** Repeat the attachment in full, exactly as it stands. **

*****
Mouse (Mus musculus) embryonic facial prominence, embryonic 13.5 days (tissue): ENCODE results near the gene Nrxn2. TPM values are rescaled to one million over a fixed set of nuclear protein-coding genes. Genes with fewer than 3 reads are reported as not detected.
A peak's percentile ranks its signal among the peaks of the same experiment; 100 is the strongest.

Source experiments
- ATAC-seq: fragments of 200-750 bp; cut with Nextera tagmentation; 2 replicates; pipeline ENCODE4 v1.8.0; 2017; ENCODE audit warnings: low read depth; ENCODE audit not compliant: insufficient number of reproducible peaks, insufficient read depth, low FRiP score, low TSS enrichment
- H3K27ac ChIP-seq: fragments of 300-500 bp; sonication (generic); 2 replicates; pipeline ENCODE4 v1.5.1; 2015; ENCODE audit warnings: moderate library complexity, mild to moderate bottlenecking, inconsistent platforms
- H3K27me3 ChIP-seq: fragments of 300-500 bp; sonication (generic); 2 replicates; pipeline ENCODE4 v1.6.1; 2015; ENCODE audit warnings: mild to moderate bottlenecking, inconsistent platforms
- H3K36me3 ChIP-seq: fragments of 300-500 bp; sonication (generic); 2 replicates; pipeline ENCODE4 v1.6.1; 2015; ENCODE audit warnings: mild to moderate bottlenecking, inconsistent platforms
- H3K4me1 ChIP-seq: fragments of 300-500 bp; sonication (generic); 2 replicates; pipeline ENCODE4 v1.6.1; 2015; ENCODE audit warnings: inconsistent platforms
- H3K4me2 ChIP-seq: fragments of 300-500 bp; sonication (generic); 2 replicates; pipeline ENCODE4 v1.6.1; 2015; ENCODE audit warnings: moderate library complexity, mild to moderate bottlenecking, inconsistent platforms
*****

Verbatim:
Mouse (Mus musculus) embryonic facial prominence, embryonic 13.5 days (tissue): ENCODE results near the gene Nrxn2. TPM values are rescaled to one million over a fixed set of nuclear protein-coding genes. Genes with fewer than 3 reads are reported as not detected.
A peak's percentile ranks its signal among the peaks of the same experiment; 100 is the strongest.

Source experiments
- ATAC-seq: fragments of 200-750 bp; cut with Nextera tagmentation; 2 replicates; pipeline ENCODE4 v1.8.0; 2017; ENCODE audit warnings: low read depth; ENCODE audit not compliant: insufficient number of reproducible peaks, insufficient read depth, low FRiP score, low TSS enrichment
- H3K27ac ChIP-seq: fragments of 300-500 bp; sonication (generic); 2 replicates; pipeline ENCODE4 v1.5.1; 2015; ENCODE audit warnings: moderate library complexity, mild to moderate bottlenecking, inconsistent platforms
- H3K27me3 ChIP-seq: fragments of 300-500 bp; sonication (generic); 2 replicates; pipeline ENCODE4 v1.6.1; 2015; ENCODE audit warnings: mild to moderate bottlenecking, inconsistent platforms
- H3K36me3 ChIP-seq: fragments of 300-500 bp; sonication (generic); 2 replicates; pipeline ENCODE4 v1.6.1; 2015; ENCODE audit warnings: mild to moderate bottlenecking, inconsistent platforms
- H3K4me1 ChIP-seq: fragments of 300-500 bp; sonication (generic); 2 replicates; pipeline ENCODE4 v1.6.1; 2015; ENCODE audit warnings: inconsistent platforms
- H3K4me2 ChIP-seq: fragments of 300-500 bp; sonication (generic); 2 replicates; pipeline ENCODE4 v1.6.1; 2015; ENCODE audit warnings: moderate library complexity, mild to moderate bottlenecking, inconsistent platforms